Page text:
Encouragement From The Word

Worship and who it’s for

In the Christian world, we seem to find two extremes in our worship gatherings:  on one end, we have those churches that use smoke and lights and hundreds of decibels to excite us.  On the other end, we have those churches that do everything in their power to make the gospel as boring as possible.

I don’t think either of those is the way to go.

Last Sunday, I talked about the importance of worshipping God in the midst of the crazy world in which we live.  In that message, I said this:

“When you come to worship, don’t come expecting to be entertained, though that may happen from time to time.  Don’t even come expecting to learn something, though I hope that will always happen.  Come expecting to encounter the living God, made known in Jesus Christ, who indwells us and inhabits our praise by the Holy Spirit.”

Worship is more than music and effects.  Worship is more than historic words.  Worship includes these things, as well as prayer, silence, preaching, and even the offering.  We don’t “have a time of worship” that is followed by “everything else”.  That “everything else” is also worship, if we couch it as such with intentionality!

And it’s not for us.  While churches should be particular about how they craft their worship gatherings in terms of relating to the culture around them, the purpose behind that is not to entertain the masses, but to facilitate the people’s praises of the unchanging, holy God.  When we come to worship, God is the audience.  Not us.  And he loves to receive the praises of his people.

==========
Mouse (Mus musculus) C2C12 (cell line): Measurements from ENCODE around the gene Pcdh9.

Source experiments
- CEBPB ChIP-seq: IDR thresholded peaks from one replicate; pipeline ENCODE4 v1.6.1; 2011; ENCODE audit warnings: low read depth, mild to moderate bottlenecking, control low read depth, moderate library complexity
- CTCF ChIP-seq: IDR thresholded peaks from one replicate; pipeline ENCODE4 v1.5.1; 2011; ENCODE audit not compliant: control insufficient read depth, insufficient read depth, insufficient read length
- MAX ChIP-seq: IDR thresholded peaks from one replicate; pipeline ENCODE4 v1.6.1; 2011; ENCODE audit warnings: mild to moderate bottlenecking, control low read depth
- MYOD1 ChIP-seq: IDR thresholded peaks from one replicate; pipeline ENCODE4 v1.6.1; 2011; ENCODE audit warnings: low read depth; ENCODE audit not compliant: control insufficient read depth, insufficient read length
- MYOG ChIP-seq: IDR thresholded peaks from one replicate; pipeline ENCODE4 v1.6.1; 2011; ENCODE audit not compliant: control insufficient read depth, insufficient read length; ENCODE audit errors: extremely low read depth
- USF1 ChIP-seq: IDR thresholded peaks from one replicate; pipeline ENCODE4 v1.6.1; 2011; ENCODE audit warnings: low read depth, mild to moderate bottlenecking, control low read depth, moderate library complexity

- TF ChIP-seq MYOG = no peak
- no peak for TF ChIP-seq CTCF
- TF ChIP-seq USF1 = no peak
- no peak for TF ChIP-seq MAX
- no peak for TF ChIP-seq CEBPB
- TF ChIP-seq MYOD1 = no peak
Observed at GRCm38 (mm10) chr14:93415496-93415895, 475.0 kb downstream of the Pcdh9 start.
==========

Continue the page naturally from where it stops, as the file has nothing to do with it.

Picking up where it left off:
This Sunday, I will tie all of this together with an understanding that we worship God because he is worthy.  That can and should be the antidote to the epidemic of fear that has gripped our world.

O nations of the world, recognize the Lord;
    recognize that the Lord is glorious and strong.
 Give to the Lord the glory he deserves!
    Bring your offering and come into his courts.
 Worship the Lord in all his holy splendor.
    Let all the earth tremble before him.
Tell all the nations, ‘The Lord reigns!’
    The world stands firm and cannot be shaken.
    He will judge all peoples fairly” (Psalm 96.7-10, NLT).

Encouragement From The Word

How Do I Love Thee?

The other day, I was listening to a recording of choral music that I’ve heard dozens of times.  For some reason, though, this particular time my ears perked up to one particular anthem that was sung.  It’s called “How Do I Love Thee?”, and I realized upon listening carefully that it is, in fact, a musical setting of what is arguably the most popular sonnet by Elizabeth Barrett Browning, Sonnet 43, written as a love poem to her husband, Robert Browning.

For years, in (sort of) listening to this piece, I thought it was just another choral anthem of praise to the Lord.  I hadn’t thought it was an anthem of praise to the poet’s husband!

However, if you examine the words, you can, without difficulty, make it into a song of praise to God:

How do I love thee? Let me count the ways.

I love thee to the depth and breadth and height

My soul can reach, when feeling out of sight

For the ends of being and ideal grace.

I love thee to the level of every day’s

Most quiet need, by sun and candle-light.

I love thee freely, as men strive for right.

I love thee purely, as they turn from praise.

I love thee with the passion put to use

In my old griefs, and with my childhood’s faith.

I love thee with a love I seemed to lose

With my lost saints. I love thee with the breath,

Smiles, tears, of all my life; and, if God choose,

I shall but love thee better after death.

It works, doesn’t it?

Now, go back and read it again, and put God in the first person, so that it tells of God’s love for you.

Amazing, right?

Victorian-Romantic poetry may not always have been intended for God, but we can make it so.

Spend some time with this sonnet, and make it your own praise to the Lord.

Let everything that breathes sing praises to the Lord!” (Psalm 150.6, NLT).

If you want to listen to the arrangement that struck me, here’s a setting.